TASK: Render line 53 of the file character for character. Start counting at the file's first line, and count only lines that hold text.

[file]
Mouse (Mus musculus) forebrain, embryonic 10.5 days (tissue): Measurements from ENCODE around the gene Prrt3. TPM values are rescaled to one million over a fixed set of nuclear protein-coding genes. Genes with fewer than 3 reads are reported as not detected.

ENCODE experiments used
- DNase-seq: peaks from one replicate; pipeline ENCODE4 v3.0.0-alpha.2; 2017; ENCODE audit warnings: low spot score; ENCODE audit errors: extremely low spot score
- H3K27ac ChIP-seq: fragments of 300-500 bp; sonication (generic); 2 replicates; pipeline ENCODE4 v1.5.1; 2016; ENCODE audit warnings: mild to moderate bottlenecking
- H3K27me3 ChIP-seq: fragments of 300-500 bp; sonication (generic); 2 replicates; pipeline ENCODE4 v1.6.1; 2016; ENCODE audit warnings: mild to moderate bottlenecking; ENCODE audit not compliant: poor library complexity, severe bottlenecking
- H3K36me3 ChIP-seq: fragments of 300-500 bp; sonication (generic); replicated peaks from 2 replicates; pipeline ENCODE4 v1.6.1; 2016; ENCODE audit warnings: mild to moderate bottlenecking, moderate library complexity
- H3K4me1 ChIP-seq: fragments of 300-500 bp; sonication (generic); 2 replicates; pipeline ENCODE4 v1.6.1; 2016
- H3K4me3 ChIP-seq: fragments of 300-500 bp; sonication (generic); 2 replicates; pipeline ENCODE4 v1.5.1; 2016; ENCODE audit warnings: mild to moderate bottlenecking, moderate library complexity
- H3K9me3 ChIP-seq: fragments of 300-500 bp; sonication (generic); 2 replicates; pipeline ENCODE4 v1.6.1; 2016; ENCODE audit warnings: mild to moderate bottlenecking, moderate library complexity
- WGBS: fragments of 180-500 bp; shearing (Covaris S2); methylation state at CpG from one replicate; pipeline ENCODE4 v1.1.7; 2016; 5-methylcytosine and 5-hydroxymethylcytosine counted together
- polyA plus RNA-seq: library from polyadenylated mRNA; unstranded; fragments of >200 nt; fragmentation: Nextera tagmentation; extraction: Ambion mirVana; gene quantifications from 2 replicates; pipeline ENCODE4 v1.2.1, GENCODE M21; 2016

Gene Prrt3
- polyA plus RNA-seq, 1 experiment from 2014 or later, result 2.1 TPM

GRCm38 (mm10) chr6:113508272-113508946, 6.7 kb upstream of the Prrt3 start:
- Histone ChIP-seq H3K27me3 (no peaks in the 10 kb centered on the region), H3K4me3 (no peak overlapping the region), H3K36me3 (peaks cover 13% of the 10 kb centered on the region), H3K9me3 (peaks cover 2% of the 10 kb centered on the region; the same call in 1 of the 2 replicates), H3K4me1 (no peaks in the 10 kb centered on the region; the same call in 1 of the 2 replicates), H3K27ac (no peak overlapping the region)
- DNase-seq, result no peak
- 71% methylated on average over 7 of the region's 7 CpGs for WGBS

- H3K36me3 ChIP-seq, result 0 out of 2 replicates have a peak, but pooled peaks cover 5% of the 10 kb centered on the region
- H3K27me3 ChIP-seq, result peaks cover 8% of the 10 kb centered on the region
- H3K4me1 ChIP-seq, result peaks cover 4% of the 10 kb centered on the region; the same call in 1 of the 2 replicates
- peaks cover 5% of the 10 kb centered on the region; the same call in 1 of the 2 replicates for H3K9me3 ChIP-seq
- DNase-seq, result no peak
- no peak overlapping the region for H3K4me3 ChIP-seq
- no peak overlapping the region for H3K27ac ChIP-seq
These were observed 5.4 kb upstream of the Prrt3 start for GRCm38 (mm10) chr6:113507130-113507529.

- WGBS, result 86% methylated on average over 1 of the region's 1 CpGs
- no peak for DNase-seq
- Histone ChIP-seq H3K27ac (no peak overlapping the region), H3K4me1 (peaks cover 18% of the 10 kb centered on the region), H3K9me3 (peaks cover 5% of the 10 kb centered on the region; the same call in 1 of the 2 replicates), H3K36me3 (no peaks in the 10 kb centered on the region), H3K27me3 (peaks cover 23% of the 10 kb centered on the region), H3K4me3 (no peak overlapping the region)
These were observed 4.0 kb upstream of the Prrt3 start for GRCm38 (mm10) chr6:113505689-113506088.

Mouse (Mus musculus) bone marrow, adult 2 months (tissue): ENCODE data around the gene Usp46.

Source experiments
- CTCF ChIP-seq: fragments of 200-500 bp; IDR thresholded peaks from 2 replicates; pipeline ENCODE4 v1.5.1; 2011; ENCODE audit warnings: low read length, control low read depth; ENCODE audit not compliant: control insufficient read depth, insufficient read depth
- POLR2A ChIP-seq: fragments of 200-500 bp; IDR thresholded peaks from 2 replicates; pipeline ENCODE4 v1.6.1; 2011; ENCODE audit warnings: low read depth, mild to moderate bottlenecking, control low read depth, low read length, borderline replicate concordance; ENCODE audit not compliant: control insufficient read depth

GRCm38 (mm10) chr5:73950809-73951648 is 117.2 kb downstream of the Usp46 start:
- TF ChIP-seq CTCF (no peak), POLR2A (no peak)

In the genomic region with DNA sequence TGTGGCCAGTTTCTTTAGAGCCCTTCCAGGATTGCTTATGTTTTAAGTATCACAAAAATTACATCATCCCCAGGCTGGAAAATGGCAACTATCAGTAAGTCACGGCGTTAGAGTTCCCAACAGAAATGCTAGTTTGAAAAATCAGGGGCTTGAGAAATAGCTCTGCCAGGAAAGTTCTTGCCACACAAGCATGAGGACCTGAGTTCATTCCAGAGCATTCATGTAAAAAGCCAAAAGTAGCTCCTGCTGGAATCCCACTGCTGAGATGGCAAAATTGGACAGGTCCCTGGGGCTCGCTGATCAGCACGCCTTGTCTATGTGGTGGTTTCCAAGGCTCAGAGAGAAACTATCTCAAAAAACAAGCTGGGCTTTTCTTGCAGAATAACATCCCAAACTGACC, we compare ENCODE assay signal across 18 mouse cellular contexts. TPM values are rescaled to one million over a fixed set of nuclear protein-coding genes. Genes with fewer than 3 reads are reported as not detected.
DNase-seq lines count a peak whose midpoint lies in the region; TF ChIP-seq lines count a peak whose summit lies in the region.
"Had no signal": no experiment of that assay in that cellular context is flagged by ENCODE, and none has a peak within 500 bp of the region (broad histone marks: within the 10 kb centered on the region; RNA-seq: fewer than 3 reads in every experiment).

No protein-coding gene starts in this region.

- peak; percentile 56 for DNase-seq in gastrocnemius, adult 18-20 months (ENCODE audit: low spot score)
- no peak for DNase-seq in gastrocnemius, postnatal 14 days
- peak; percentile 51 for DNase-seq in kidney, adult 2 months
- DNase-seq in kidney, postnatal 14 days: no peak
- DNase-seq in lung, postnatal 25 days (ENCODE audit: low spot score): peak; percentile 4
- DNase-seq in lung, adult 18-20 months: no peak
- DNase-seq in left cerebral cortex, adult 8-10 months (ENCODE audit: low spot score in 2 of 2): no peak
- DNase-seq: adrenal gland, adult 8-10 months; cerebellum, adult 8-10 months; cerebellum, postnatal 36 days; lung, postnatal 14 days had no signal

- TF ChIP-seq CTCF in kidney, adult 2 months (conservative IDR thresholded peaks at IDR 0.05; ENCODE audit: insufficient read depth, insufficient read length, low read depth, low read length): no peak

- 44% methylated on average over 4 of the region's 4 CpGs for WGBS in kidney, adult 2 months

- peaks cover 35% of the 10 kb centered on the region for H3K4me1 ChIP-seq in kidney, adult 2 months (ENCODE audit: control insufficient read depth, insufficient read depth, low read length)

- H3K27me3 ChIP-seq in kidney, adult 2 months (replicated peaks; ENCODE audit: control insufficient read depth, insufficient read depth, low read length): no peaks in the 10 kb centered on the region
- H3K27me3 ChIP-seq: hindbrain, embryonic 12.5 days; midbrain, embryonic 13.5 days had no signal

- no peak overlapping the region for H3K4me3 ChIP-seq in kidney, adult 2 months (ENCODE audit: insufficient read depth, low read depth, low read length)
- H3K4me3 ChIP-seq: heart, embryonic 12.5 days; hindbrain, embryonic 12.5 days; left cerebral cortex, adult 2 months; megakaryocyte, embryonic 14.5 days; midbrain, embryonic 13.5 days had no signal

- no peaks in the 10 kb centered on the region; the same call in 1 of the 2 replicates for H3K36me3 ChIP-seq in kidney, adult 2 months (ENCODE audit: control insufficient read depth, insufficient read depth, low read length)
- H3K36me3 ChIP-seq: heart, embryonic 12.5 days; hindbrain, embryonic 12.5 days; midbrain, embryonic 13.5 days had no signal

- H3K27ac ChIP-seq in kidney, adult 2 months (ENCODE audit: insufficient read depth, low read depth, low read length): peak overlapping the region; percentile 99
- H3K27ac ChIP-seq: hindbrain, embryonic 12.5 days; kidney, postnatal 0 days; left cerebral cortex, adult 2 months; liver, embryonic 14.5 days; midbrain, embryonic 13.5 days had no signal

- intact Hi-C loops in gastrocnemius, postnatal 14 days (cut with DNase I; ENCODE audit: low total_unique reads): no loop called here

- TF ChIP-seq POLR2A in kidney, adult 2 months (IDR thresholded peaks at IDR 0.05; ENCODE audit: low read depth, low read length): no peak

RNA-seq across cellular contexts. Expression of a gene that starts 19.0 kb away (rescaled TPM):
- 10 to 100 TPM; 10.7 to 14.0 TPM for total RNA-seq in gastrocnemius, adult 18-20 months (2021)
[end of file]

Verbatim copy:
- no peak overlapping the region for H3K4me3 ChIP-seq in kidney, adult 2 months (ENCODE audit: insufficient read depth, low read depth, low read length)